Although the conservation and preservation fundamentals of picture framing offer people the confidence that their art is being handled properly, most people don’t go to a frame shop seeking that understanding. What they want is guidance on the design aspects of picture framing: what mat and frame to choose and the long term aesthetic value that the frame provides.
This can be an enlightening experience. When I work with a client who brings in a piece of art that needs to be framed, there is an un-folding of nuances between color, light and composition. As I begin to select different mat color choices, something starts to speak from the art; it is a sense of wanting to lift towards a subtlety of expression. By playing with different expressions of saturation and light while aiming for a balance between the two, I seek to end up at a place where they both express the fullness of each other.
The process is not as technical as you would think. You just continue placing different mat colors next to the art until you hit that place where both light and saturation of light express the fullness of the artist’s composition. It’s a beautiful experience to bring out this light which is inherent in everything. It is a very natural process, but it cannot be rushed. It’s a wonderful and intimate experience with the client, which also gives me the opportunity to get to know why this piece of art is important to them, where they plan to hang it in their home, what kind of light is in the rooms and their personality.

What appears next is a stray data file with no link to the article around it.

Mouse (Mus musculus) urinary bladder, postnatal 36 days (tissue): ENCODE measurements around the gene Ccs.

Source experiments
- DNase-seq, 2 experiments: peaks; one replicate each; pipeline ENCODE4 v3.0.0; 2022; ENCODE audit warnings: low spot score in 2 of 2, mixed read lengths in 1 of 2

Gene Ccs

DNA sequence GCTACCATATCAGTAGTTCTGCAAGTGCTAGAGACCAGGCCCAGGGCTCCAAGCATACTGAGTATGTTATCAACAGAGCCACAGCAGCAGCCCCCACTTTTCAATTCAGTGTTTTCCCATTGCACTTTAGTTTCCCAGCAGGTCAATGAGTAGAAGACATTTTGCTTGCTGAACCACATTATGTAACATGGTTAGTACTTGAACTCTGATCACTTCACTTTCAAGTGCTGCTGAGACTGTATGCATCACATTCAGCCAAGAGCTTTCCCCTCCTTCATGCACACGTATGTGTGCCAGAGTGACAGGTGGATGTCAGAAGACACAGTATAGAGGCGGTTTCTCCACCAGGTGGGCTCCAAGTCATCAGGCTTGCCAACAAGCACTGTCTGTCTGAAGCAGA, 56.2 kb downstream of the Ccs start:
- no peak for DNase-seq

After the mat is picked the frame selection defines the character of the whole piece. This can be tricky because the same nuanced selection of the mat must also apply to the selection of the frame. This process with the client is what picture framing is all about; it’s like sitting back down at the artist’s easel not knowing where to begin, but allowing the creative process to unfold naturally.
The selection process is important because the framing package needs to be aesthetically pleasing and last for at least 15 years, an industry standard. Most frame shops carry at least a couple of thousand frame choices, so it can be overwhelming without guidance. In the old days most of the frame choices were limited to different styles of black, silver and gold, but today picture framing has bridged into the interior design and textile industries making the choices and styles limitless.